Nostalgia demo 1
Nostalgia demo 2
Like the Fender Rhodes, the
Clavinet and to a lesser degree perhaps, the Wurlitzer EP200 and
the Mellotron, the Hammond organ is undoubtedly one of the best
known keyboard sounds in modern music.
Invented in the mid to late '30s, Laurens Hammond's electric organ
is a huge electro-mechanical beast. Comprising no less than 91 constantly
spinning 'tone wheels' inside it that make up the Hammond's 'tone
generator', each wheel has tiny ridges on their rim which disturb
an electro-magnetic field in a nearby magnet. These disturbances
create tiny, fluctuating voltages which when amplified, generate
something closely resembling sine waves.
The dfferent wheels are used to generate the fundamental frequency
and the various harmonics and sub-harmonics used to create the sound.
A series of drawbars (effectively faders much like you'd find on
a modern mixer) above the upper keyboard allow you to balance the
relative levels of the fundamental and the various harmonics to
create a potentially huge range of sounds.
In effect, it was possibly the world's
first real-time additive synthesiser!
The drawbars are the key to the sound as they determine the tone
of the sound. The nine drawbars represent the different length pipes
of a traditional pipe organ. The fundamental drawbar is 'eight foot'
(the length of a pipe required to produce middle C) - the other
drawbars offer 16-, 4-, 2- and 1-foot drawbars producing one octave
below and and consecutive octaves above the fundamental. In addition,
there were 5 1/3, 2 2/3, 1 3/5 and 1 1/3 foot drawbars which introduce
extra tonal richness and the combination of these harmonics along
with percussion effects and chorus and vibrato effects define the
sound being played. The sheer number of drawbar combinations and
other parameters that are available means that the Hammond was capable
of a massive range of tones (although, in fairness, they will all
essentially sound like 'an organ').
Many eminent Hammond players defined their 'sound' with their unique
combination of drawbar settings but there were also presets which
could be recalled using the 'inverted' keys in the bottom octaves
of the two keyboards which, although they look like some strange
extention of the keyboard range were actually nothing more than
switches to select the presets.
But not only was the Hammond a mechanical beast - physically it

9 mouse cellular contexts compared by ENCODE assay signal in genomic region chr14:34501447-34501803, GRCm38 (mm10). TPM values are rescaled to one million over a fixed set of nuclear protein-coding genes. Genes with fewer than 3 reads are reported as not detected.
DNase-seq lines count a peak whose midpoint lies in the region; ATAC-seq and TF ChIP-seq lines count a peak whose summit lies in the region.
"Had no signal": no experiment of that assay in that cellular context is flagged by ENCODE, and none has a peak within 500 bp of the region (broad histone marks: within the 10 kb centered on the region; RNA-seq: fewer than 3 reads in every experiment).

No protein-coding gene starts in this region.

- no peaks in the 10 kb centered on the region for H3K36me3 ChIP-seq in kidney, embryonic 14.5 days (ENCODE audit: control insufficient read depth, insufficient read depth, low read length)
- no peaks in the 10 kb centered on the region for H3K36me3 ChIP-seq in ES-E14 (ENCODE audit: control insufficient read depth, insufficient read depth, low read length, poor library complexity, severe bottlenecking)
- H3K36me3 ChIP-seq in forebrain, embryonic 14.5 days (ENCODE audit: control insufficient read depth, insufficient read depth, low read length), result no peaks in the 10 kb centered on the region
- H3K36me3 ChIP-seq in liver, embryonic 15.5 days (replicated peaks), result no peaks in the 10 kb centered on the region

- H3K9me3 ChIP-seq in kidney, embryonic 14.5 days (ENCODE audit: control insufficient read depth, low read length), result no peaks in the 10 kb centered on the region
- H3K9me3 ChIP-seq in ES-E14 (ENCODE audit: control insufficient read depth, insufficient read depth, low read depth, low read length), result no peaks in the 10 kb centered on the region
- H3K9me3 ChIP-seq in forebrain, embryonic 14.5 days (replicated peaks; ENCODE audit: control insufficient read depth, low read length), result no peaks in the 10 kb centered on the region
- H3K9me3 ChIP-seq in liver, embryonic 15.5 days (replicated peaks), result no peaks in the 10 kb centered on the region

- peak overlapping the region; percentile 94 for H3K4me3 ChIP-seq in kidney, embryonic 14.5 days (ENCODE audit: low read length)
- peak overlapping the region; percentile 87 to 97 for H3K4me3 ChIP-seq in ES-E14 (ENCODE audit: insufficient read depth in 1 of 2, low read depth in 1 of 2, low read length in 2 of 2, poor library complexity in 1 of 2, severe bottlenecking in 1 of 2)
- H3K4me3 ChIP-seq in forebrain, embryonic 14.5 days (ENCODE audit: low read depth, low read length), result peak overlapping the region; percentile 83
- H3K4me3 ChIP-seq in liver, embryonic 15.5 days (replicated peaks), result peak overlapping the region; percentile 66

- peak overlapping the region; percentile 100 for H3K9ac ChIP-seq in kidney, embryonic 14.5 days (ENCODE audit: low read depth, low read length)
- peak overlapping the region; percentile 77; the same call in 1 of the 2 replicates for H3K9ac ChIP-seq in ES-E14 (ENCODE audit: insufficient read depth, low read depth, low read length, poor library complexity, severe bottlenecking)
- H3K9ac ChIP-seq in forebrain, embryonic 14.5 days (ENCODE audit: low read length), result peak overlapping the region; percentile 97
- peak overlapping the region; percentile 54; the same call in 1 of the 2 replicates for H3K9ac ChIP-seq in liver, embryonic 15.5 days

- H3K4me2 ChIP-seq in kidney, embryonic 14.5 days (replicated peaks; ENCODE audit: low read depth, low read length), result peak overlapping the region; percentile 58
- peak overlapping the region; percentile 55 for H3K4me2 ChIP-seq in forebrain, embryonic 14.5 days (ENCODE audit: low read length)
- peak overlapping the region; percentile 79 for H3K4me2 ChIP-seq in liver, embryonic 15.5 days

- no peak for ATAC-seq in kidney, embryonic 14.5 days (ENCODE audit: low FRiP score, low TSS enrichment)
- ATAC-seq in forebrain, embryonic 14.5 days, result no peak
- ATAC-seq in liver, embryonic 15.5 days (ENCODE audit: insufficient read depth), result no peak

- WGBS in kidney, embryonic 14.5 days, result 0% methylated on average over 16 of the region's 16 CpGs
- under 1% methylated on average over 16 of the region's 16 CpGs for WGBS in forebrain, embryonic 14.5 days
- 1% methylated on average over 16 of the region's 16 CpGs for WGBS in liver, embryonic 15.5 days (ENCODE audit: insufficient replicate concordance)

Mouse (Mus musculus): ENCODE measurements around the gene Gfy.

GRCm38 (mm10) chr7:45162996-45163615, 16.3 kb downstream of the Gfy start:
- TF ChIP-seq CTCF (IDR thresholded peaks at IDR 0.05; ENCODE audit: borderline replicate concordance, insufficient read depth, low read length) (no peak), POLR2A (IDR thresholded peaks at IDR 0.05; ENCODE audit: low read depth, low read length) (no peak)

was a monster too weighing over 400 pounds! At least four people
are required to carry one so you were in trouble if you had to negotiate
a flight of stairs at your gig!
But the mechanics and operation of
the Hammond were only part of the sonic equation.
The Hammond was usually (if not always) amplified through a rotary
speaker that literally throws the sound around a room. As the sound
'moves', so it is subject to the Doppler shift - you know the effect
... where the pitch of an ambulance siren changes as it moves towards
you, passes by and then moves away from you - and this adds a rich
chorus effect to the sound (as well as the distortion created by
the valve amplification). The most famous of these speakers was
the Leslie speaker and that name is now synonymous with the Hammond.
The speakers themselves don't rotate - instead, baffles in which
the speakers are housed spin round powered by a motor and it is
these baffles that throw the sound around.
|However, the Leslie rotary speaker had
two speeds - slow and fast - and both of these produced distinctively
different sounds. Furthermore, due to the physical ballistics of the
rotary mechanism, you couldn't just switch abruptly between these
two speeds - the rotating speakers sped up or slowed down gradually
as you switched between the two speeds giving rise to yet another
weapon in the mighty Hammond sound.
The '3-series' went into production
in 1955 and there were several models in the range. Complete with
bench and bass pedal keyboard, the B3 found favour in jazz circles.
The model C3 console was similarly equipped but used a different
cabinet style. Although it was offered as the "Church Model",
the C3 was the Hammond of choice for many rock players. There was
also the lesser known "Concert Model" - the RT3 which
had a wider C3 cabinet style and built-in amplification.
The 3-series became popular in a wide range of musical environments
from home use to gospel. It was also a mainstay of many jazz and
rock musicians over several decades from Booker T to Keith Emerson
and many, many others - it's a classic sound that defined many different
musical genres. The 3-series ceased production in 1974 as its bulk
and cost was prohibitive for most especially with the arrival of
smaller, lighter electronic organs which although they lacked the
powerful sound of a Hammond tonewheel monster in full flight, were
cheaper and more convenient.
The sound of the original B3 is also
now available new in the form of the authentically modelled B3 from
Hammond themselves! Sonically and cosmetically, it is supposed to
identical to the original. You can find out more at: